Warner Bros. has had an undeniably-rough time getting the solo outing for Ezra Miller's character The Flash up and running.
Having already gone through two directors - Seth Grahame-Smith left in April 2016, Rick Famuyiwa left in October 2016 - the movie has since changed its title from The Flash to either The Flash: Flashpoint, or perhaps just Flashpoint -- it's actually still unclear. Along with the change in title, it's probably a fair assumption that the film's story has shifted as well.
Initially described as Miller's first solo outing as the Scarlet Speedster, the movie is now looking like an ensemble feature, reportedly including Gal Gadot's Wonder Woman and Ben Affleck's Batman, among others. Due to the Flashpoint name, DC Comics fans immediately recall 2011's comic event of the same name. The original's story was anything but light, leading fans to wonder if the DC Extended Universe will continue the dark, gritty tone of Man of Steel, Batman v Superman: Dawn of Justice, Suicide Squad and Justice League.
But the most recent development in the film's convoluted history might indicate otherwise.
Flashpoint appears to have finally found a new director -- or, to be exact, directors. Spider-Man: Homecoming scribes John Francis Daley and Jonathan Goldstein were recently revealed to be in talks to helm the upcoming film, which hopefully indicates fan fears of the film continuing the DCEU's pervasively a dark tone might be unfounded.
Now, Homecoming wasn't exactly an all-out laugh-fest, but it's worth looking at Daley and Goldstein's past work. They wrote and directed Vacation, and they penned both of the Horrible Bosses movies as well as Cloudy With a Chance of Meatballs 2. Put bluntly, the duo knows comedy.
This begs the question of whether Warner Bros. will allow each of the DCEU's movies to have a tone that suits the character. In Justice League, Miller displayed his comedic chops as Barry Allen, proving to be a likable addition to the DCEU. It would be a shame to completely strip the character of his humor. Audiences want something other than another dark, brooding flick, after all, and Ezra's proven his Flash can deliver.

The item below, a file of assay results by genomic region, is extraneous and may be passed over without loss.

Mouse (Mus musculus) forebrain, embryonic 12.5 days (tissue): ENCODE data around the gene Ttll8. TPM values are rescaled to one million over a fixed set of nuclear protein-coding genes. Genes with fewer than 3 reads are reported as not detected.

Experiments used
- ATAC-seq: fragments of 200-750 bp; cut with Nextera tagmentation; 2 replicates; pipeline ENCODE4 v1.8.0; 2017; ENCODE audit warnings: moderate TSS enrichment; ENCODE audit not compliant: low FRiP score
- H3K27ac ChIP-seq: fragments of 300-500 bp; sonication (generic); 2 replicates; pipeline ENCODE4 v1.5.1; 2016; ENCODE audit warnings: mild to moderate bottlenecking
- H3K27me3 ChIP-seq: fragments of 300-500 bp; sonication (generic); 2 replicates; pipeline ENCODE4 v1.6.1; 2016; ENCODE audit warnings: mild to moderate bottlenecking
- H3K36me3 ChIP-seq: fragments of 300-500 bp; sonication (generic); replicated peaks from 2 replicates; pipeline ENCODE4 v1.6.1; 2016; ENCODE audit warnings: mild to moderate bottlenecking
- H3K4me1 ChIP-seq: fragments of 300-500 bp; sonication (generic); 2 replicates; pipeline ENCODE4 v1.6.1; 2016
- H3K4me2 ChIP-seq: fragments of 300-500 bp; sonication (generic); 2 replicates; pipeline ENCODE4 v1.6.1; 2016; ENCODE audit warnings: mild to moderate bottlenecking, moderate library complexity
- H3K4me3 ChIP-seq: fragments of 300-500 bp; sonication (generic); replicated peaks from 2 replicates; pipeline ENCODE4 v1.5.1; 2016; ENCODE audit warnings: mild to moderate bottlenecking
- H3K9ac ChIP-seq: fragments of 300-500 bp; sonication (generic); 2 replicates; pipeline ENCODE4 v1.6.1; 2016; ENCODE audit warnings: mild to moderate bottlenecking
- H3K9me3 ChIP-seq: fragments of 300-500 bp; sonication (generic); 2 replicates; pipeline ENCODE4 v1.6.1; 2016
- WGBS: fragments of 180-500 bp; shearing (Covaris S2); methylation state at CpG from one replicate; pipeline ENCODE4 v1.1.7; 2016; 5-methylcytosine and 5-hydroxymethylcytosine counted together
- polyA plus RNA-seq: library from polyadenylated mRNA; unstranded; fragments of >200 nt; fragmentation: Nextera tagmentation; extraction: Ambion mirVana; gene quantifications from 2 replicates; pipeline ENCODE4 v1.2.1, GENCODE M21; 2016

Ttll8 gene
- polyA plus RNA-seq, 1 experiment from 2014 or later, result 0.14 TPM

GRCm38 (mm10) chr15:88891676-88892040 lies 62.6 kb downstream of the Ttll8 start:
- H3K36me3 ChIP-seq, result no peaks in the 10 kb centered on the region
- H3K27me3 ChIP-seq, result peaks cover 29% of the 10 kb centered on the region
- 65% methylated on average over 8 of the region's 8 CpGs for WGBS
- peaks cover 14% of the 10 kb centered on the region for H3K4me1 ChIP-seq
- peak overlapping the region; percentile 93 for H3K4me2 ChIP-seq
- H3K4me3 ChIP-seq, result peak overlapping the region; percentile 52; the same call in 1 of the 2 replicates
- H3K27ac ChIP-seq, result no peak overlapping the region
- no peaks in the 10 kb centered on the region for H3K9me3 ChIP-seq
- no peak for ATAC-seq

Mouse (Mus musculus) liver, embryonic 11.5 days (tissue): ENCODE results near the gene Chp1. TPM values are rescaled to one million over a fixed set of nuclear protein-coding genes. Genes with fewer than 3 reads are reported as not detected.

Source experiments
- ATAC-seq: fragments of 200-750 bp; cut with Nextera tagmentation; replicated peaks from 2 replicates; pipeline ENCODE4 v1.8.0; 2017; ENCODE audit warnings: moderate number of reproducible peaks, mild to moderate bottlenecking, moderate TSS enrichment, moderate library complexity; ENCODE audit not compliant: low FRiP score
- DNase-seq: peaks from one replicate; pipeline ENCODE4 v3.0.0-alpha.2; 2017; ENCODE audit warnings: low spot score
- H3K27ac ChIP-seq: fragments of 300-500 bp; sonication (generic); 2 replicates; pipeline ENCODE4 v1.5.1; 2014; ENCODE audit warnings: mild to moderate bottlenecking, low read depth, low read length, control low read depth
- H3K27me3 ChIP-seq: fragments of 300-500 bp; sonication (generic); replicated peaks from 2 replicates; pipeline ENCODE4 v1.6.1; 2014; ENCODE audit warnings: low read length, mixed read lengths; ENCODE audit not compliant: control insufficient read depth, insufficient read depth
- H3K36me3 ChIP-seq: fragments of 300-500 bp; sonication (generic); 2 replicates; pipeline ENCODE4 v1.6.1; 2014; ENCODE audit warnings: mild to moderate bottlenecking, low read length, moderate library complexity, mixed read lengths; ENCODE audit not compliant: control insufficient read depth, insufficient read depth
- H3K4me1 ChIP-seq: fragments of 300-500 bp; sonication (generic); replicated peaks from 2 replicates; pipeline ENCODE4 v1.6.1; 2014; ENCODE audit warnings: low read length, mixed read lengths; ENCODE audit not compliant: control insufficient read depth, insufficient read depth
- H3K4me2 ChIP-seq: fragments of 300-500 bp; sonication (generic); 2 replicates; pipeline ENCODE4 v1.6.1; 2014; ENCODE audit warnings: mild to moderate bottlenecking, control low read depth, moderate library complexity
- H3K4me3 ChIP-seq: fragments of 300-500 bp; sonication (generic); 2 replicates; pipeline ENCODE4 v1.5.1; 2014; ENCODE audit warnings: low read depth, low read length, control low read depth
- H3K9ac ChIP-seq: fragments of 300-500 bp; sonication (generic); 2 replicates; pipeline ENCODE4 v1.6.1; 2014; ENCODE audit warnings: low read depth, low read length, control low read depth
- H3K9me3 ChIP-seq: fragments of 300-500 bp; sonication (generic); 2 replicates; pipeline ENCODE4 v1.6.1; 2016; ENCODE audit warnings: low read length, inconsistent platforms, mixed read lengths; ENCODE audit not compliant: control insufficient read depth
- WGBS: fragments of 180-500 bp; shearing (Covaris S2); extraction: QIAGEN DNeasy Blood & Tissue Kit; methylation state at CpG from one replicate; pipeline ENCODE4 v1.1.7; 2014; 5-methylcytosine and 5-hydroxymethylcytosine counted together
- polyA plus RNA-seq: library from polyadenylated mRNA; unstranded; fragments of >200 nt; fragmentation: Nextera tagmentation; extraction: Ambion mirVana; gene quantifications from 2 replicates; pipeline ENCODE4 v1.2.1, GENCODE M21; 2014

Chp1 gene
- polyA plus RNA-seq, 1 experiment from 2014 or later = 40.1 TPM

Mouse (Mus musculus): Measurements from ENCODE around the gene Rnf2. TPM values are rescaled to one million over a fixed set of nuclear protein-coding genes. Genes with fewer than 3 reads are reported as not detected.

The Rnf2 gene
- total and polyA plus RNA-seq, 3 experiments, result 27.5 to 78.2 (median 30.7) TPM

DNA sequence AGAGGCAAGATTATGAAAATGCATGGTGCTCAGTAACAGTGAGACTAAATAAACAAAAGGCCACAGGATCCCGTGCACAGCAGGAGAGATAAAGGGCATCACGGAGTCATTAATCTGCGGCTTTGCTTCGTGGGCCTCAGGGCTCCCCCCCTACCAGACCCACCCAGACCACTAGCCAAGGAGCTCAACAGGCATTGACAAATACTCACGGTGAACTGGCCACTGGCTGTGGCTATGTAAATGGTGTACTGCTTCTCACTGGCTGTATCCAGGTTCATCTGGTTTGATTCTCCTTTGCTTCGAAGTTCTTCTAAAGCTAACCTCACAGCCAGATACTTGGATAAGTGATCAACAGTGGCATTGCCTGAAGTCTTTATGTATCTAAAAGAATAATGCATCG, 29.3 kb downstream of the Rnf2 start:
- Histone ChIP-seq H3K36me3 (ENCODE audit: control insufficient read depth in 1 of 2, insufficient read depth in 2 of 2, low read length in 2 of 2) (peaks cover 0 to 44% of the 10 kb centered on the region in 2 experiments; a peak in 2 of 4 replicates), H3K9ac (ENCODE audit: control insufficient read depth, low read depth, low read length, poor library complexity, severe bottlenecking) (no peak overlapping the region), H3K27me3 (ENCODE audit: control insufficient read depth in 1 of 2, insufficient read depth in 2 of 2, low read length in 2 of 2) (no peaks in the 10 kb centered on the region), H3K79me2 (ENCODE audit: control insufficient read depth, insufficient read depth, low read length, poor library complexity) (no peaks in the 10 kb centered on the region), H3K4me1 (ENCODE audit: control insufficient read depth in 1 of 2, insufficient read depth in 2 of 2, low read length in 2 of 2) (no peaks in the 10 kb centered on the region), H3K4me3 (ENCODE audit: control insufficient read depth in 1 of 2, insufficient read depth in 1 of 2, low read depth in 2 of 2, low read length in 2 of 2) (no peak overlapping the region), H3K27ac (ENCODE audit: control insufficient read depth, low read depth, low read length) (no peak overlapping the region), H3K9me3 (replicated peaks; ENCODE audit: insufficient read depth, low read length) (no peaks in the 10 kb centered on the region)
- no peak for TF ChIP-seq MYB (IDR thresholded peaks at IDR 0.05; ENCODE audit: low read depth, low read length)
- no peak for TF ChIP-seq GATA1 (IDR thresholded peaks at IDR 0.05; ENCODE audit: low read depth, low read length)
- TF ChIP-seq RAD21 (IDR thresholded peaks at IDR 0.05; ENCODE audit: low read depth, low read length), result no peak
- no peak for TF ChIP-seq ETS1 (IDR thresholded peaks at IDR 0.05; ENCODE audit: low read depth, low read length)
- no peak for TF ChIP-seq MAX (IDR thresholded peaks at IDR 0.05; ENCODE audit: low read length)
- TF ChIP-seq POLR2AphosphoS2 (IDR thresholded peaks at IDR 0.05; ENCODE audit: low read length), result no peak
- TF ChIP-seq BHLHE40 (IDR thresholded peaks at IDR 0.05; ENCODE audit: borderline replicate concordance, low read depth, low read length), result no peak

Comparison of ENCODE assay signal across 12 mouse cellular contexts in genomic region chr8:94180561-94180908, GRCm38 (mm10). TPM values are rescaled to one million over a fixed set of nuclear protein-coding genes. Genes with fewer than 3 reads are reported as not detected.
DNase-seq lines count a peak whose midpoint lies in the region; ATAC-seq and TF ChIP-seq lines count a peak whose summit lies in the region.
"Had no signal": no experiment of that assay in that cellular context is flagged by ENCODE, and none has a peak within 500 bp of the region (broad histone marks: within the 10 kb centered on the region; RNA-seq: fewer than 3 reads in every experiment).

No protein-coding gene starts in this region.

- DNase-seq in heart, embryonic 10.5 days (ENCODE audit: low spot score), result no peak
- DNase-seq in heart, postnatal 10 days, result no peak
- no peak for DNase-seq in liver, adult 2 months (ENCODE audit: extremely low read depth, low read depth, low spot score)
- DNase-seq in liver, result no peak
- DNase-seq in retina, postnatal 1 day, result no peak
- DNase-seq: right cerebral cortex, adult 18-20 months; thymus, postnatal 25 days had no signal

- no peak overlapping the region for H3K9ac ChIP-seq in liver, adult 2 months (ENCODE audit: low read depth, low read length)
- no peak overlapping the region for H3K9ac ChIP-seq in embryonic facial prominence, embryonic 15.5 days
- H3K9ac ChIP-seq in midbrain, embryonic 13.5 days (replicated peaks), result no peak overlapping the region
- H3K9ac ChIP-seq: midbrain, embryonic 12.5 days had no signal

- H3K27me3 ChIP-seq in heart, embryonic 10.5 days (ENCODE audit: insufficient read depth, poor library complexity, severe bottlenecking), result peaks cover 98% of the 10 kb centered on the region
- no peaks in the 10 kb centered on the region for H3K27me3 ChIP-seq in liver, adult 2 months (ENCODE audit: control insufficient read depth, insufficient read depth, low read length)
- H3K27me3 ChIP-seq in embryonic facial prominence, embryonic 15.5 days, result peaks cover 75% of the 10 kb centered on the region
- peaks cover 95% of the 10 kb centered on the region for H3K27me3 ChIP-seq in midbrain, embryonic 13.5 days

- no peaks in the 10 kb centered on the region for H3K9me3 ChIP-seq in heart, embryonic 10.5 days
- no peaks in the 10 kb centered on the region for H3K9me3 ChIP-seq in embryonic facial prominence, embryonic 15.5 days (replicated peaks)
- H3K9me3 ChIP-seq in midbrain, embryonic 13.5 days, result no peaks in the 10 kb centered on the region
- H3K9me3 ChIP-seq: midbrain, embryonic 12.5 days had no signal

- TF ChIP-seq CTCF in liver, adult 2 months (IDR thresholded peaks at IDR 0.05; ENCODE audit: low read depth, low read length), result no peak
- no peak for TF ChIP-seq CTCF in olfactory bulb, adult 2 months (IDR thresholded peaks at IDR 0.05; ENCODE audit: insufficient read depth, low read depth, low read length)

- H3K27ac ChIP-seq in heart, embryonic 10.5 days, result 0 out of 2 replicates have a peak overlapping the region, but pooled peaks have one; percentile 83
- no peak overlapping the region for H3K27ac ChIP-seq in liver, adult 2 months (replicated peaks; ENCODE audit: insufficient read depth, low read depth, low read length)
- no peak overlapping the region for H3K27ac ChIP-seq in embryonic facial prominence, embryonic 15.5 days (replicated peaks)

If you think about it, The Flash and Spider-Man both fill similar roles in their respective cinematic universes. The Flash is a young, inexperienced superhero with a great level of intelligence. Similarly, Spider-Man is still in school, he's not quite sure what he should do with his powers, and he's an academic genius. While the stakes may differ between Flashpoint and Spider-Man: Homecoming, the tone should be somewhat similar, depicting funny moments that feel true and natural to the character while keeping the main storyline rife with drama and tension.
Flashpoint, the comic, is not a fun story. It focuses on an alternate version of the DC Universe, in which The Flash is seemingly the only person aware that things have gone wrong. Superman is being held captive by the United States government, Thomas Wayne (Bruce's father) is Batman, Bruce himself is dead, and a war between Wonder Woman and Aquaman is causing mass destruction. None of these radical changes should be taken lightly in any medium, which is why we hope the movie will only loosely adapt the story instead of strictly sticking to it.
In the past, comic book adaptations have not been direct translations from page to screen, and this will likely continue to be the case for Flashpoint. So while we expect the film will take some of the big plot points from the comic book crossover event, it should also look to carve out its own identity by mixing a little levity into the proceedings and, by default, the very fabric of the DCEU.
Flashpoint stars Ezra Miller as Barry Allen, Kiersey Clemons as Iris West, Billy Crudup as Henry Allen, Ray Fisher as Cyborg and possibly Gal Gadot as Wonder Woman. Originally intended to hit theaters on March 16, 2018, when it was titled simply The Flash, the film currently has no release date.